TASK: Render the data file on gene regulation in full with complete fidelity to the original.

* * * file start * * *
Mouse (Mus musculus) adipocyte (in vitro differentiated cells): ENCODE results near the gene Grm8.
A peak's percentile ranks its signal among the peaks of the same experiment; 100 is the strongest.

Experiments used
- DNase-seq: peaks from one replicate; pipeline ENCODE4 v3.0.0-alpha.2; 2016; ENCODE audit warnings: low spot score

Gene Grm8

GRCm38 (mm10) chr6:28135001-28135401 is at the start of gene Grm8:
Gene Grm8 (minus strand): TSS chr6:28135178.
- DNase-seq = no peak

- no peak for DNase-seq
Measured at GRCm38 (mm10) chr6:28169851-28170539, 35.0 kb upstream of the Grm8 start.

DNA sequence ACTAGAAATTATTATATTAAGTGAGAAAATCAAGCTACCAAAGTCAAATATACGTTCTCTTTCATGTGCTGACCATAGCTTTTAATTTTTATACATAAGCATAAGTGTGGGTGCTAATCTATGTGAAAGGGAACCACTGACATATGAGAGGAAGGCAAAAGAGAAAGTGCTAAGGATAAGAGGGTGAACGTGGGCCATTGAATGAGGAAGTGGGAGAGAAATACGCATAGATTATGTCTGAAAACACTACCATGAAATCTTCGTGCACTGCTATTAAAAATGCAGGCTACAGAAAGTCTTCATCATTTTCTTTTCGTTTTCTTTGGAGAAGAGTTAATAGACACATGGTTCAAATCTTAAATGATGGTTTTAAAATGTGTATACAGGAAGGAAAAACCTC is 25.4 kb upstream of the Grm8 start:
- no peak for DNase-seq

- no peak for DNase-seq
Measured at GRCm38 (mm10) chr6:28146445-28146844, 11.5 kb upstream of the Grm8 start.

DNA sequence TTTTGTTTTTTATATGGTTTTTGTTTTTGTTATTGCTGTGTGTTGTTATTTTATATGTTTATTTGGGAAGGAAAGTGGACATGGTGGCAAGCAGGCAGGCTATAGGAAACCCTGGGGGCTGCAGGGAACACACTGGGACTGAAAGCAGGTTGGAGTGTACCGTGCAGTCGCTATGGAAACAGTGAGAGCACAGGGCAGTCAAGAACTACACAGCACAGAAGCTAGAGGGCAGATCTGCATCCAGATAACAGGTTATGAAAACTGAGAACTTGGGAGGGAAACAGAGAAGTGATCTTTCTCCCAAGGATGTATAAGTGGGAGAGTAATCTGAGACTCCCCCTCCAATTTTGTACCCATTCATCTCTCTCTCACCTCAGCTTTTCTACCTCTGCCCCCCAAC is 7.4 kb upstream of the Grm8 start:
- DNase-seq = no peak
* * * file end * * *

Mouse (Mus musculus) adipocyte (in vitro differentiated cells): ENCODE results near the gene Grm8.
A peak's percentile ranks its signal among the peaks of the same experiment; 100 is the strongest.

Experiments used
- DNase-seq: peaks from one replicate; pipeline ENCODE4 v3.0.0-alpha.2; 2016; ENCODE audit warnings: low spot score

Gene Grm8

GRCm38 (mm10) chr6:28135001-28135401 is at the start of gene Grm8:
Gene Grm8 (minus strand): TSS chr6:28135178.
- DNase-seq = no peak

- no peak for DNase-seq
Measured at GRCm38 (mm10) chr6:28169851-28170539, 35.0 kb upstream of the Grm8 start.

DNA sequence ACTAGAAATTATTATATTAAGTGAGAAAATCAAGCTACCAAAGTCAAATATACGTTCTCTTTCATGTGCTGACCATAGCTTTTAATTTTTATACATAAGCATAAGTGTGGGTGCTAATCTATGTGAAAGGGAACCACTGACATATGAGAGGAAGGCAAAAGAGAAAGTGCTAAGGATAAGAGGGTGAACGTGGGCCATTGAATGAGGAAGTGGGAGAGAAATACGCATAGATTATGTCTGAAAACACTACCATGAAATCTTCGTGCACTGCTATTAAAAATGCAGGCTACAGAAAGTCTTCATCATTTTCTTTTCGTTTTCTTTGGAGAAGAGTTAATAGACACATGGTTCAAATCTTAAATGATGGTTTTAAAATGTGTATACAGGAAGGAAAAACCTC is 25.4 kb upstream of the Grm8 start:
- no peak for DNase-seq

- no peak for DNase-seq
Measured at GRCm38 (mm10) chr6:28146445-28146844, 11.5 kb upstream of the Grm8 start.

DNA sequence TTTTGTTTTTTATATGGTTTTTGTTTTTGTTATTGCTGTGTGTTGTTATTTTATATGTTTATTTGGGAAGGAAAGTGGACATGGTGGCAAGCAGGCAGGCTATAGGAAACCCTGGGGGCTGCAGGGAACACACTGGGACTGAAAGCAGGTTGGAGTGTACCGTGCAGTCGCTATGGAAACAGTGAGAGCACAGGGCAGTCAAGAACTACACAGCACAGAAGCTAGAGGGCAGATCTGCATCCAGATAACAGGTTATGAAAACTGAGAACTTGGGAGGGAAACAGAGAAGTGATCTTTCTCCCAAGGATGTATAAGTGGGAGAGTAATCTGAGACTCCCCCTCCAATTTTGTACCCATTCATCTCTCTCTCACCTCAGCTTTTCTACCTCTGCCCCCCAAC is 7.4 kb upstream of the Grm8 start:
- DNase-seq = no peak